Surface acoustic wave concentration of particle and bioparticle suspensions

Abstract

A rapid particle concentration method in a sessile droplet has been developed using asymmetric surface acoustic wave (SAW) propagation on a substrate upon which the droplet is placed. Due to the asymmetry in the SAW propagation, azimuthal bulk liquid recirculation (acoustic streaming) is generated. Once the local particle concentration is sufficiently high within a particular streamline of the acoustic streaming convective flow, shear-induced migration gives rise to an inward radial force that concentrates the particles at the centre of the droplet. In this paper, a SAW device consists of a 0.75-mm thick, 127.68° YX-axis-rotated cut, X-propagating LiNbO3 for a substrate and an interdigital transducer electrode (IDT) with 25 straight finger pairs in a simple repeating pattern, 12 mm aperture, and a wavelength of λ = 440 μm was patterned on the substrate. The IDT was then driven with a sinusoidal signal at the resonance frequency f 0 of 8.611 MHz. To investigate the effect of particle type and size on the concentration process, three types of particles were used in this study, including fluorescent particles (1 μm), polystyrene microspheres (3, 6, 20, 45 μm), and living yeast cells (10–20 μm). Different RF powers were applied ranging from 120 to 510 mW. The concentration processes occurs within 2 to 20 s, depending on the particle size, type and input radio frequency (RF) power, much faster than currently available particle concentration mechanisms due to the large convective velocities achieved using the SAW device. Moreover, this concentration method is efficient, concentrating the particles into an aggregate one-tenth the size of the original droplet. Most importantly, bioparticles can also be concentrated by this method; we have verified that yeast cells are not lysed by the SAW radiation during concentration. By using the rapid concentration process described in this work, the breadth of applications and measurement sensitivity of SAW biosensor systems should be greatly enhanced.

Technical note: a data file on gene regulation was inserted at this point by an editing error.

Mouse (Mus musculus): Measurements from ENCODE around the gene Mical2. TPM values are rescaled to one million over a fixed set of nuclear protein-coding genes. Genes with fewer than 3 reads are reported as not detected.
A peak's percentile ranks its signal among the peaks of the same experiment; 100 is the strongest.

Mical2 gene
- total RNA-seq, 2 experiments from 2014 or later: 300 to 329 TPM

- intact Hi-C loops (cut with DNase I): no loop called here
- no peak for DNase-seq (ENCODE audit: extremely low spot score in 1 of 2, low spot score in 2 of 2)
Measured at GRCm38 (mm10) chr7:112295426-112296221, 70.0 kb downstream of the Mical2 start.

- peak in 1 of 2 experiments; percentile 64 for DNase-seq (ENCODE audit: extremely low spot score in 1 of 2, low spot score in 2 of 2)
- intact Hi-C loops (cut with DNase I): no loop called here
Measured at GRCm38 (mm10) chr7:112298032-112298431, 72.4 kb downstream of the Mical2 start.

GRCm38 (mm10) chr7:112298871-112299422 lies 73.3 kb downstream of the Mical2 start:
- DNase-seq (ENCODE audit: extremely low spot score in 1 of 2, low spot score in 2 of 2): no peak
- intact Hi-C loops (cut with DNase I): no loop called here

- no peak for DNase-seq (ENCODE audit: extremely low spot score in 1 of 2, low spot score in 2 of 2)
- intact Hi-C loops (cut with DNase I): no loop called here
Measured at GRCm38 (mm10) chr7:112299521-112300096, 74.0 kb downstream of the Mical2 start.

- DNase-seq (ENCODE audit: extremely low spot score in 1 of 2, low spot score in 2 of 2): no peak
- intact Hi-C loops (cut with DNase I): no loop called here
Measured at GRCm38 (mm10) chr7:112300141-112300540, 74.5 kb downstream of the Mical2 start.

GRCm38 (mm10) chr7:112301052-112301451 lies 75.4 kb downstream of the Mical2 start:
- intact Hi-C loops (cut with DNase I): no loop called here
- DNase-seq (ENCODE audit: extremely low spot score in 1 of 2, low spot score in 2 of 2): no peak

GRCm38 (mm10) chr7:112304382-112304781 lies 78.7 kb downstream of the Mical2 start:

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Acknowledgments

The authors are grateful to Dr. Christopher Ticknor for imaging the acoustic streaming recirculation in Fig. 1(c). The authors would also like to thank Dr. Christopher Langendorf for providing the yeast cells.

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Correspondence to James R. Friend.

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Li, H., Friend, J.R. & Yeo, L.Y. Surface acoustic wave concentration of particle and bioparticle suspensions. Biomed Microdevices 9, 647–656 (2007). https://doi.org/10.1007/s10544-007-9058-2

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Keywords

  • Surface acoustic wave
  • Particle concentration
  • Biosensor